During stats courses on Uni I learnt (if I remember correctly and hopefully don't put my teachers to shame) that if you want to compare multiple groups with each other you look at the residuals of an ANOVA test. If the residuals are normally distributed, it is the right test to use and you can do a post-hoc on it (Tukey for instance). If not, you go to Kruskal-Wallis and can do a Scheffe post hoc.
I am doing data analysis in R and find much more complicated answers to this problem when googling, among which is https://www.researchgate.net/post/Which_post_hoc_test_is_best_to_use_after_Kruskal_Wallis_test
I have count data on species on 9 different sites (6 samples per site). Most species only occur there very rarely and in very low numbers. So the frequency of count 0 is very high. In R I can run an anova, both assuming a Gaussian distribution, but also assuming Poisson, quasi-Poisson and negative binomial distributions. I managed to make a plot with the observed frequencies of my counts and the expected frequencies based on these distributions, and none of the distributions seem to match nicely. This is a graph for one of those species:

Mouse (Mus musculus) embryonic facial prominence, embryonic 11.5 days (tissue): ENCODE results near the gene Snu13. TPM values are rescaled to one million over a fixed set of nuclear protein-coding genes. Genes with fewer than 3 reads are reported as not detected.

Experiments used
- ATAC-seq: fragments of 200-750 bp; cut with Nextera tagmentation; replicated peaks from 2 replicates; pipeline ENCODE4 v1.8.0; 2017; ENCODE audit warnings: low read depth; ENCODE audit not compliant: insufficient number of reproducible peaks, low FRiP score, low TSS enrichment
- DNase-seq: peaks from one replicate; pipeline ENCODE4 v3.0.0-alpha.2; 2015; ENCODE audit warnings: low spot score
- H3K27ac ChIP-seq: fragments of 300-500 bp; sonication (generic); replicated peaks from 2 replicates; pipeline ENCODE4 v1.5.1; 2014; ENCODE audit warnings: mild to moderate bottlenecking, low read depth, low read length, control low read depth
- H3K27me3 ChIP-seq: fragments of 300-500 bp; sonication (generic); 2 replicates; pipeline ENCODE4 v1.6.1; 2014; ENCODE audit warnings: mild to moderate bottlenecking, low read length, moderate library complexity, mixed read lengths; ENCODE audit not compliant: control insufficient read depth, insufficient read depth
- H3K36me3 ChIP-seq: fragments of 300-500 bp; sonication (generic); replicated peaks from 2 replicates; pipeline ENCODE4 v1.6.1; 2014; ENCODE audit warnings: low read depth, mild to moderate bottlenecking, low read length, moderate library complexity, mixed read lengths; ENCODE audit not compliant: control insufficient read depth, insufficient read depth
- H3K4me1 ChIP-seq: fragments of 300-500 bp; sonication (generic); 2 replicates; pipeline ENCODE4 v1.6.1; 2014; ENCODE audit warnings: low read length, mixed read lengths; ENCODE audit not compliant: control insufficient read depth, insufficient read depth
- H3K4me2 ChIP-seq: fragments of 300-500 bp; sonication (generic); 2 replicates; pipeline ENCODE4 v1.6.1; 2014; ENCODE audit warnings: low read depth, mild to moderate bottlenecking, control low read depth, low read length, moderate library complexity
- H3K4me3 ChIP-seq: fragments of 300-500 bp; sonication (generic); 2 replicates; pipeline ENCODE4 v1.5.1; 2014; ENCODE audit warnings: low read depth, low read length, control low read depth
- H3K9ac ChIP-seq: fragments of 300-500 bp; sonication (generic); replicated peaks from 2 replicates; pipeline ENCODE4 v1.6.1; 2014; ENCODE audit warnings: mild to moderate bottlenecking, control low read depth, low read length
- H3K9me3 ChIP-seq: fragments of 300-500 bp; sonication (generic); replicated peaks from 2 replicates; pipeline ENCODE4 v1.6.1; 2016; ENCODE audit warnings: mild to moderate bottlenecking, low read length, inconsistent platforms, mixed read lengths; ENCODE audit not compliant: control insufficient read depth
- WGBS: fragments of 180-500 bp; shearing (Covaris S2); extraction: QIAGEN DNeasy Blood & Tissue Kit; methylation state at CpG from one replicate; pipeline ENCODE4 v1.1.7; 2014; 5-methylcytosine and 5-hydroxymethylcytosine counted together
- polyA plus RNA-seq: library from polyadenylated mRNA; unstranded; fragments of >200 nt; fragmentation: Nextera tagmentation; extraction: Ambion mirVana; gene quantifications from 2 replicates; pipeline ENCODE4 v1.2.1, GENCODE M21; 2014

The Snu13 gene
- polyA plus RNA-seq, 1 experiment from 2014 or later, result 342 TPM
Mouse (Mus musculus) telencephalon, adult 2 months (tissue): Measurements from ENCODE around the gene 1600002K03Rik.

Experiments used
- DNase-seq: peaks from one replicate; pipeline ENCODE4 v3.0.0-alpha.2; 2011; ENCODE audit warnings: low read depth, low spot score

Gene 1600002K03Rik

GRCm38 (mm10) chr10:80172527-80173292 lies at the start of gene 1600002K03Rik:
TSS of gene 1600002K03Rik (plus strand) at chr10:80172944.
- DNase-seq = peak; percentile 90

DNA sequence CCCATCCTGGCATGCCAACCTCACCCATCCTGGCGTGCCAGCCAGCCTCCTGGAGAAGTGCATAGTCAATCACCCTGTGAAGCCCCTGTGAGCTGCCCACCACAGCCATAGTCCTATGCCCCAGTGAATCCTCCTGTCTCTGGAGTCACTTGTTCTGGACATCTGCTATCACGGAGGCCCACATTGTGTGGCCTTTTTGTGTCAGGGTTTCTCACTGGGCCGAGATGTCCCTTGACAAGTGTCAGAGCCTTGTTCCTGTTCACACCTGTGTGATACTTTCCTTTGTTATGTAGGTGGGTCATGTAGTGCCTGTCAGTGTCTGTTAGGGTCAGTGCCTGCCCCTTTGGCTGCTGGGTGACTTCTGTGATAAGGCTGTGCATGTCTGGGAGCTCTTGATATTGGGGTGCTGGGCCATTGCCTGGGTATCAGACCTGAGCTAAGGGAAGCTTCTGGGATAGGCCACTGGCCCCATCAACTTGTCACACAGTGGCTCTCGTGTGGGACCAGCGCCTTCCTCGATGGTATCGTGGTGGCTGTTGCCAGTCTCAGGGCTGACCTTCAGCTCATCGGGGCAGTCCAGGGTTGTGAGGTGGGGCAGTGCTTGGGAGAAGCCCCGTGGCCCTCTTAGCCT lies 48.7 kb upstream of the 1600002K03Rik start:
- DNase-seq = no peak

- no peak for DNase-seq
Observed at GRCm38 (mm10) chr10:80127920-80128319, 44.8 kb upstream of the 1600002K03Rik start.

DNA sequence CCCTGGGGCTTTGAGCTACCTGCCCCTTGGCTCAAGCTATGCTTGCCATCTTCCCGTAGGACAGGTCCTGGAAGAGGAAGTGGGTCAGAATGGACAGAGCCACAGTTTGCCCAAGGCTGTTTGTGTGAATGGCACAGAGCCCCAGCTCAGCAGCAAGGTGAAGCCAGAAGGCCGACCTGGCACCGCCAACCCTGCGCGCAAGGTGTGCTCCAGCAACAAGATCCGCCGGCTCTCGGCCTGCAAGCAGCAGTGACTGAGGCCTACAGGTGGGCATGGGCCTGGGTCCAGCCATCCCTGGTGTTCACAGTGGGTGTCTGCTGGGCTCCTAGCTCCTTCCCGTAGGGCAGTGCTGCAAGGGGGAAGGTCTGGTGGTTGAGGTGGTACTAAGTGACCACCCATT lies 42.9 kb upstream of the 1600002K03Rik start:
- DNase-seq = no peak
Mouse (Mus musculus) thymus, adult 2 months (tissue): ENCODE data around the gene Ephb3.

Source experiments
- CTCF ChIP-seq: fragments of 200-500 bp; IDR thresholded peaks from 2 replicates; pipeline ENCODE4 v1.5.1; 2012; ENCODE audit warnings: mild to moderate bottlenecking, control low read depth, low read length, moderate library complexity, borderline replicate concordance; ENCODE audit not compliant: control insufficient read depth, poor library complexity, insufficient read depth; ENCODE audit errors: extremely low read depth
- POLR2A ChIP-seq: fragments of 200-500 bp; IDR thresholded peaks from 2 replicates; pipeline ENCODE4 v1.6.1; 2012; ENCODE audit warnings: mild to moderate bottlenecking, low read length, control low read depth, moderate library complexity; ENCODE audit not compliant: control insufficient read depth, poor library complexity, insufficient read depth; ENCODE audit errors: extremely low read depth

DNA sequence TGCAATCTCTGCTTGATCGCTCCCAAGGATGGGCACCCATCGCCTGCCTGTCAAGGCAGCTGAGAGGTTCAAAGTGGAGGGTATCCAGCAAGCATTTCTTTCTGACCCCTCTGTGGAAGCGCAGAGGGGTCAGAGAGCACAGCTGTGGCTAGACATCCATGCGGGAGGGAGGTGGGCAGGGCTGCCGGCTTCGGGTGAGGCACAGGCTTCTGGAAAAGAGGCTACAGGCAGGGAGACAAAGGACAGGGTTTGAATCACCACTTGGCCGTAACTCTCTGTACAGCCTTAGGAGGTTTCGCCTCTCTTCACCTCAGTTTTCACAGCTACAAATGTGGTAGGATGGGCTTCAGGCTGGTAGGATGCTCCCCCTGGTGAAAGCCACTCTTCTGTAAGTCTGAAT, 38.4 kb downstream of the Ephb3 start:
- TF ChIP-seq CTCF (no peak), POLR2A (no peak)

So if I am correct, the only thing that is left to me is using a non-parametric test like Kruskal-Wallis to compare the mean counts between the 9 different sites. Is this correct? And if so, what post hoc test could I use to test the pairwise between-site differences?